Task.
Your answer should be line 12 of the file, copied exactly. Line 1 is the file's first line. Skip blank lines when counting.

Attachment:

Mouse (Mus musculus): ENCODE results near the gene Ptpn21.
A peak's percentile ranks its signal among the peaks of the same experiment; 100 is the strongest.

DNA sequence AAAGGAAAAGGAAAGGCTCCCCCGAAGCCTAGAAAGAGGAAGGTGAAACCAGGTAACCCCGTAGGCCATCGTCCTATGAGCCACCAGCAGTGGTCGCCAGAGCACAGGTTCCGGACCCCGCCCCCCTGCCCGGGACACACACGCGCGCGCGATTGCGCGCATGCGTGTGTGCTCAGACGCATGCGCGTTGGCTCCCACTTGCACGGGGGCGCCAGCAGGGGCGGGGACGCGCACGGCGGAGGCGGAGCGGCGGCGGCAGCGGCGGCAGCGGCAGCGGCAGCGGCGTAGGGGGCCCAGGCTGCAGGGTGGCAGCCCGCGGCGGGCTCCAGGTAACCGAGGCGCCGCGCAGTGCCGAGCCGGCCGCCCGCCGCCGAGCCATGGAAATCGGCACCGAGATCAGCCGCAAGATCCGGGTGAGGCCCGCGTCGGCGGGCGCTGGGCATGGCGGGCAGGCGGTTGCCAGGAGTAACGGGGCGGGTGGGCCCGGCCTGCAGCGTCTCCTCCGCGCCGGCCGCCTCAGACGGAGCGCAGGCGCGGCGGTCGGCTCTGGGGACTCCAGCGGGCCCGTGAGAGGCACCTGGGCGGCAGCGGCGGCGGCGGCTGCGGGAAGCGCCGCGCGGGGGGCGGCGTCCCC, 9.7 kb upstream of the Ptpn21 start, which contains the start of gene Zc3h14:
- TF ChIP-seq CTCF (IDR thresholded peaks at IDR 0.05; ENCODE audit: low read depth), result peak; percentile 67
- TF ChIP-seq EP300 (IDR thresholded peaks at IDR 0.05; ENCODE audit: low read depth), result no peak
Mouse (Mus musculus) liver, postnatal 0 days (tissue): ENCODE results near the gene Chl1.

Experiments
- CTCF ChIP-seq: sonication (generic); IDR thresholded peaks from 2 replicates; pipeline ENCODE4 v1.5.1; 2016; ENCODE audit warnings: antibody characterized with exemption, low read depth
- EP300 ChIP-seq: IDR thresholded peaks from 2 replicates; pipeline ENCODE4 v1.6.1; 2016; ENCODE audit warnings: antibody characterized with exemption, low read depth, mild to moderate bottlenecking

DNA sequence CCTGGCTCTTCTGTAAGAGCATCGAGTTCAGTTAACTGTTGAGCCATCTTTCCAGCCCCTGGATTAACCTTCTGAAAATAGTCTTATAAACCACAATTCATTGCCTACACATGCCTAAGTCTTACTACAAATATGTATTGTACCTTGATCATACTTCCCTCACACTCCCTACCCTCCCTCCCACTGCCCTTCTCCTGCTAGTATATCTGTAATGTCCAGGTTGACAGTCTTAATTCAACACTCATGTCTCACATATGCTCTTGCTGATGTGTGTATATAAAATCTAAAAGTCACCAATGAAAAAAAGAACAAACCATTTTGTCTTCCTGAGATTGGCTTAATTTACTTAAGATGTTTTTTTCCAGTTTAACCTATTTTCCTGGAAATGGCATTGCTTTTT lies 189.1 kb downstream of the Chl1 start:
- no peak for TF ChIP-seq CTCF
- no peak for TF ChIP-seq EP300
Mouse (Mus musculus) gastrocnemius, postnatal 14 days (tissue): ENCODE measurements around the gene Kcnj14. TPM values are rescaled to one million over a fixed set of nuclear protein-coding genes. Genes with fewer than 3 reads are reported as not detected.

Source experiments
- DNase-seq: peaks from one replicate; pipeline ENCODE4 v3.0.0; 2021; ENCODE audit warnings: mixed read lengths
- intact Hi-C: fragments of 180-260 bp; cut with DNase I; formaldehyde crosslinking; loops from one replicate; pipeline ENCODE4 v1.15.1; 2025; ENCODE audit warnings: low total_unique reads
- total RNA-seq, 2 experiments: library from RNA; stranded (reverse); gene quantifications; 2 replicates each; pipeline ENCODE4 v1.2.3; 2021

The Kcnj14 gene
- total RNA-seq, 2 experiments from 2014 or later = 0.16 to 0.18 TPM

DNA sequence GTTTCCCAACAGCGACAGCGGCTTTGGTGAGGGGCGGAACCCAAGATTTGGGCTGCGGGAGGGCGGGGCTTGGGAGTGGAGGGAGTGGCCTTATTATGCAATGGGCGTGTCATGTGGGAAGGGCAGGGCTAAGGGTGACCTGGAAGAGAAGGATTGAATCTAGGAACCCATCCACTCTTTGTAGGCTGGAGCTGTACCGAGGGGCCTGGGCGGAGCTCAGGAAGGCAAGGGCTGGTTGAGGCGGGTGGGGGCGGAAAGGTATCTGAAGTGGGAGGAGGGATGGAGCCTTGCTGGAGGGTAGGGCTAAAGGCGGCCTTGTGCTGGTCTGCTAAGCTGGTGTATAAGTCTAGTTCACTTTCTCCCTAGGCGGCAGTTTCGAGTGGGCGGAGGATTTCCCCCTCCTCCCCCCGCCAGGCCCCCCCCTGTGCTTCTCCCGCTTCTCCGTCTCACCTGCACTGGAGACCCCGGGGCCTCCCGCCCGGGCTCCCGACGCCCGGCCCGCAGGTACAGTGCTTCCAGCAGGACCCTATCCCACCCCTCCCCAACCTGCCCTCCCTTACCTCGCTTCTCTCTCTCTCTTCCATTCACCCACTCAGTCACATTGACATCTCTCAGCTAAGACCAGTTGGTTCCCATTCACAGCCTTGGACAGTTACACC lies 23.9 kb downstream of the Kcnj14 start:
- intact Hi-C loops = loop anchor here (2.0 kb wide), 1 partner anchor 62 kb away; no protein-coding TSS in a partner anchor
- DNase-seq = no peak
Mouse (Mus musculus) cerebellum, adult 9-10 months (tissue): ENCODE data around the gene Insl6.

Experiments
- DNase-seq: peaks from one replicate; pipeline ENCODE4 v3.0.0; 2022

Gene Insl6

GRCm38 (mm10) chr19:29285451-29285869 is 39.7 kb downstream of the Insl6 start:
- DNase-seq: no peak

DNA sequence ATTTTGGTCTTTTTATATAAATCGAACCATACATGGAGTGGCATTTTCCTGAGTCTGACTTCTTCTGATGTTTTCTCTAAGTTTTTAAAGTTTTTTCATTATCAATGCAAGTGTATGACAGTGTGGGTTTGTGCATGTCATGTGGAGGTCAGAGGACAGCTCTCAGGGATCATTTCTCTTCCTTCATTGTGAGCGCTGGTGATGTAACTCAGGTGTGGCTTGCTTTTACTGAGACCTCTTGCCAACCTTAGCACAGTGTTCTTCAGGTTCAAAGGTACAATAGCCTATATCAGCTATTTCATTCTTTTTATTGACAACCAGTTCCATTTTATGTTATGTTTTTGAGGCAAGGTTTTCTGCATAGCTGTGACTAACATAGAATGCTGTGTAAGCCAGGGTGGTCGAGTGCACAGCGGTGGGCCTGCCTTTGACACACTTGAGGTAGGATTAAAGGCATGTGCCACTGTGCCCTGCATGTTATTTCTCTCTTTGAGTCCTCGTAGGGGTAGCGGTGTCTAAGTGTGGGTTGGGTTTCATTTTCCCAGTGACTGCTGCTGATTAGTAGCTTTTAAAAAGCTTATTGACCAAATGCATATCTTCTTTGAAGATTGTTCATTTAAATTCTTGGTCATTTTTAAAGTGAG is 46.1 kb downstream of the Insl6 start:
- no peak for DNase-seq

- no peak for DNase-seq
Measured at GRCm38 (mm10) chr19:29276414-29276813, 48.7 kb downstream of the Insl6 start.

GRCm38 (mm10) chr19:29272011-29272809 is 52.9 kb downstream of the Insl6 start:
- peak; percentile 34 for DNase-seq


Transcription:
- no peak for TF ChIP-seq EP300